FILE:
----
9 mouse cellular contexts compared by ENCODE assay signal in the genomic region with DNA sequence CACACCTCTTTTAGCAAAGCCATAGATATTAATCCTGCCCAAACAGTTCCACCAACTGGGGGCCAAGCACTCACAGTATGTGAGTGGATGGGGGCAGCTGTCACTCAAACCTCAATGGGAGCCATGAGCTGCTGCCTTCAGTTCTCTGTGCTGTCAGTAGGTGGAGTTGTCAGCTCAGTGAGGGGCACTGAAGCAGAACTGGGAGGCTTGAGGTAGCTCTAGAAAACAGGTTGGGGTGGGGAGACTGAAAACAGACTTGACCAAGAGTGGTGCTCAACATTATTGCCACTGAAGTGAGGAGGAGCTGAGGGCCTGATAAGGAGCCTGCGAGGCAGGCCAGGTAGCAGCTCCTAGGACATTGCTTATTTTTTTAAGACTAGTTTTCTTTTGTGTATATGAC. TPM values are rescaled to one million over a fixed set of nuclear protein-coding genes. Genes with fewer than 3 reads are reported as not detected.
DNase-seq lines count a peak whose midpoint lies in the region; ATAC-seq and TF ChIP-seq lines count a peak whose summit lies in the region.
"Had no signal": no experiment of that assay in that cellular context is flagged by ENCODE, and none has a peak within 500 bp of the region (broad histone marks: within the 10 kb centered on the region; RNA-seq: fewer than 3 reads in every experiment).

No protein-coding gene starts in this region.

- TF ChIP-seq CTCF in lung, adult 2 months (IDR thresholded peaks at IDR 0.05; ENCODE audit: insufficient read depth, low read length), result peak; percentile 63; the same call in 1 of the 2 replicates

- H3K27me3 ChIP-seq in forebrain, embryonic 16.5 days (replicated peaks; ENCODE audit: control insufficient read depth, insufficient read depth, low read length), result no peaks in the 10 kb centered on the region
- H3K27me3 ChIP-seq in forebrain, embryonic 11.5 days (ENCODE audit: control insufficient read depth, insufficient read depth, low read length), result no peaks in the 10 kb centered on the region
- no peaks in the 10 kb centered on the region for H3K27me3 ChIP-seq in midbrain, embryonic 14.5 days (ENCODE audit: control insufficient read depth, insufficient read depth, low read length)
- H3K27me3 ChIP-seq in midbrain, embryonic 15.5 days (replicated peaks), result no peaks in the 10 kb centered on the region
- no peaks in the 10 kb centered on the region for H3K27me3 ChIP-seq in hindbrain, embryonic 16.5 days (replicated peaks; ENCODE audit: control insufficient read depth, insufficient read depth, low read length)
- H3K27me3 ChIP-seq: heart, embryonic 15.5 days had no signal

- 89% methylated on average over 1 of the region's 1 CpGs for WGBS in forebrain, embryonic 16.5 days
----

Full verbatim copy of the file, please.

9 mouse cellular contexts compared by ENCODE assay signal in the genomic region with DNA sequence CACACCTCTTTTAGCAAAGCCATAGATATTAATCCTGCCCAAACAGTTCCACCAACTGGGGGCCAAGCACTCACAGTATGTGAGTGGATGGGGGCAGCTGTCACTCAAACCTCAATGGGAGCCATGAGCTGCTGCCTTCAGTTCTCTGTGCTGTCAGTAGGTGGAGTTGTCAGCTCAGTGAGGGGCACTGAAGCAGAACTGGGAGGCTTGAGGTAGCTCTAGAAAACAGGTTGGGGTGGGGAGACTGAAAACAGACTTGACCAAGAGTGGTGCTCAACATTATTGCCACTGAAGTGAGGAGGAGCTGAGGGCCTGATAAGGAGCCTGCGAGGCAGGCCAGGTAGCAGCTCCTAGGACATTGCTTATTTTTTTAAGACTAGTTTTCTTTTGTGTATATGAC. TPM values are rescaled to one million over a fixed set of nuclear protein-coding genes. Genes with fewer than 3 reads are reported as not detected.
DNase-seq lines count a peak whose midpoint lies in the region; ATAC-seq and TF ChIP-seq lines count a peak whose summit lies in the region.
"Had no signal": no experiment of that assay in that cellular context is flagged by ENCODE, and none has a peak within 500 bp of the region (broad histone marks: within the 10 kb centered on the region; RNA-seq: fewer than 3 reads in every experiment).

No protein-coding gene starts in this region.

- TF ChIP-seq CTCF in lung, adult 2 months (IDR thresholded peaks at IDR 0.05; ENCODE audit: insufficient read depth, low read length), result peak; percentile 63; the same call in 1 of the 2 replicates

- H3K27me3 ChIP-seq in forebrain, embryonic 16.5 days (replicated peaks; ENCODE audit: control insufficient read depth, insufficient read depth, low read length), result no peaks in the 10 kb centered on the region
- H3K27me3 ChIP-seq in forebrain, embryonic 11.5 days (ENCODE audit: control insufficient read depth, insufficient read depth, low read length), result no peaks in the 10 kb centered on the region
- no peaks in the 10 kb centered on the region for H3K27me3 ChIP-seq in midbrain, embryonic 14.5 days (ENCODE audit: control insufficient read depth, insufficient read depth, low read length)
- H3K27me3 ChIP-seq in midbrain, embryonic 15.5 days (replicated peaks), result no peaks in the 10 kb centered on the region
- no peaks in the 10 kb centered on the region for H3K27me3 ChIP-seq in hindbrain, embryonic 16.5 days (replicated peaks; ENCODE audit: control insufficient read depth, insufficient read depth, low read length)
- H3K27me3 ChIP-seq: heart, embryonic 15.5 days had no signal

- 89% methylated on average over 1 of the region's 1 CpGs for WGBS in forebrain, embryonic 16.5 days